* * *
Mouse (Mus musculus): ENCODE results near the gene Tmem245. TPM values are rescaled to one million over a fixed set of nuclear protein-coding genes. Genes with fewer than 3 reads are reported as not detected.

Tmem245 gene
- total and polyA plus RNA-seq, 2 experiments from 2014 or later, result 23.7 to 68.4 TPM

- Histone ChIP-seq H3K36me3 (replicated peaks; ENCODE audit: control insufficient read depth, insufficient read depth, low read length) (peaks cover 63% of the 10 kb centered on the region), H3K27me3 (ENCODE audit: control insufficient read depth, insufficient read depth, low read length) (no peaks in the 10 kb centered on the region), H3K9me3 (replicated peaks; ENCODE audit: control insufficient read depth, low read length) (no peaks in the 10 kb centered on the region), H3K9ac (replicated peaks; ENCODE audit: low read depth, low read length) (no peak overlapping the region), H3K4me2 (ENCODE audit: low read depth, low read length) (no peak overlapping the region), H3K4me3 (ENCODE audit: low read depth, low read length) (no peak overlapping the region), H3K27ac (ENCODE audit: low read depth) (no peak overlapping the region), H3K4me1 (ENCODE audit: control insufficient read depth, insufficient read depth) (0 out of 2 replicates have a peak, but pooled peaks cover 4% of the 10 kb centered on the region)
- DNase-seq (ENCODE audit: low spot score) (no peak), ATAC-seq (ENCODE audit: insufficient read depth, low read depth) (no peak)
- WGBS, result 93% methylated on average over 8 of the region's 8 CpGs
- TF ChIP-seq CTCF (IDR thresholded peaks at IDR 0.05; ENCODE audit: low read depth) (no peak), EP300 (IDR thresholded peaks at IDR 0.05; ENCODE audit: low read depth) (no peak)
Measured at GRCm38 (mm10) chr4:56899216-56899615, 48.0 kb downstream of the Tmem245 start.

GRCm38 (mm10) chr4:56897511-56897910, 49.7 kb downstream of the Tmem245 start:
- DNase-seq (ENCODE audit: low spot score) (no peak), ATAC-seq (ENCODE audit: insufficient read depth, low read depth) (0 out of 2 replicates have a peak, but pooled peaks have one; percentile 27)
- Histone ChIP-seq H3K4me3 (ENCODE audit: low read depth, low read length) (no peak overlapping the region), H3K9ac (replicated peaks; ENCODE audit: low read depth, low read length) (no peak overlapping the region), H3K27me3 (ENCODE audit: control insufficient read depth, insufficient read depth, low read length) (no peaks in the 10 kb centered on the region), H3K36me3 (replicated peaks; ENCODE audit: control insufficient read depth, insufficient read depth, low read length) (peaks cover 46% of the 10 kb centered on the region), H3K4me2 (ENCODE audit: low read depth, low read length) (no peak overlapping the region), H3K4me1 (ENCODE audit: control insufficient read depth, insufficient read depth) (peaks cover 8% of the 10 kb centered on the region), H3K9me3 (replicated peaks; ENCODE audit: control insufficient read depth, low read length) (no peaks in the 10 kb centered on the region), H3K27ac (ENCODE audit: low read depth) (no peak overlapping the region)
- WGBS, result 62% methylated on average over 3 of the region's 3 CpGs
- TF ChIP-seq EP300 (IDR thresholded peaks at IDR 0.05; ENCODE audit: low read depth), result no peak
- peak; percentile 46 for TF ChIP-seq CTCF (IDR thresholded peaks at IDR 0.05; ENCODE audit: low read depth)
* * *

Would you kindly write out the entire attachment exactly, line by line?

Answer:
Mouse (Mus musculus): ENCODE results near the gene Tmem245. TPM values are rescaled to one million over a fixed set of nuclear protein-coding genes. Genes with fewer than 3 reads are reported as not detected.

Tmem245 gene
- total and polyA plus RNA-seq, 2 experiments from 2014 or later, result 23.7 to 68.4 TPM

- Histone ChIP-seq H3K36me3 (replicated peaks; ENCODE audit: control insufficient read depth, insufficient read depth, low read length) (peaks cover 63% of the 10 kb centered on the region), H3K27me3 (ENCODE audit: control insufficient read depth, insufficient read depth, low read length) (no peaks in the 10 kb centered on the region), H3K9me3 (replicated peaks; ENCODE audit: control insufficient read depth, low read length) (no peaks in the 10 kb centered on the region), H3K9ac (replicated peaks; ENCODE audit: low read depth, low read length) (no peak overlapping the region), H3K4me2 (ENCODE audit: low read depth, low read length) (no peak overlapping the region), H3K4me3 (ENCODE audit: low read depth, low read length) (no peak overlapping the region), H3K27ac (ENCODE audit: low read depth) (no peak overlapping the region), H3K4me1 (ENCODE audit: control insufficient read depth, insufficient read depth) (0 out of 2 replicates have a peak, but pooled peaks cover 4% of the 10 kb centered on the region)
- DNase-seq (ENCODE audit: low spot score) (no peak), ATAC-seq (ENCODE audit: insufficient read depth, low read depth) (no peak)
- WGBS, result 93% methylated on average over 8 of the region's 8 CpGs
- TF ChIP-seq CTCF (IDR thresholded peaks at IDR 0.05; ENCODE audit: low read depth) (no peak), EP300 (IDR thresholded peaks at IDR 0.05; ENCODE audit: low read depth) (no peak)
Measured at GRCm38 (mm10) chr4:56899216-56899615, 48.0 kb downstream of the Tmem245 start.

GRCm38 (mm10) chr4:56897511-56897910, 49.7 kb downstream of the Tmem245 start:
- DNase-seq (ENCODE audit: low spot score) (no peak), ATAC-seq (ENCODE audit: insufficient read depth, low read depth) (0 out of 2 replicates have a peak, but pooled peaks have one; percentile 27)
- Histone ChIP-seq H3K4me3 (ENCODE audit: low read depth, low read length) (no peak overlapping the region), H3K9ac (replicated peaks; ENCODE audit: low read depth, low read length) (no peak overlapping the region), H3K27me3 (ENCODE audit: control insufficient read depth, insufficient read depth, low read length) (no peaks in the 10 kb centered on the region), H3K36me3 (replicated peaks; ENCODE audit: control insufficient read depth, insufficient read depth, low read length) (peaks cover 46% of the 10 kb centered on the region), H3K4me2 (ENCODE audit: low read depth, low read length) (no peak overlapping the region), H3K4me1 (ENCODE audit: control insufficient read depth, insufficient read depth) (peaks cover 8% of the 10 kb centered on the region), H3K9me3 (replicated peaks; ENCODE audit: control insufficient read depth, low read length) (no peaks in the 10 kb centered on the region), H3K27ac (ENCODE audit: low read depth) (no peak overlapping the region)
- WGBS, result 62% methylated on average over 3 of the region's 3 CpGs
- TF ChIP-seq EP300 (IDR thresholded peaks at IDR 0.05; ENCODE audit: low read depth), result no peak
- peak; percentile 46 for TF ChIP-seq CTCF (IDR thresholded peaks at IDR 0.05; ENCODE audit: low read depth)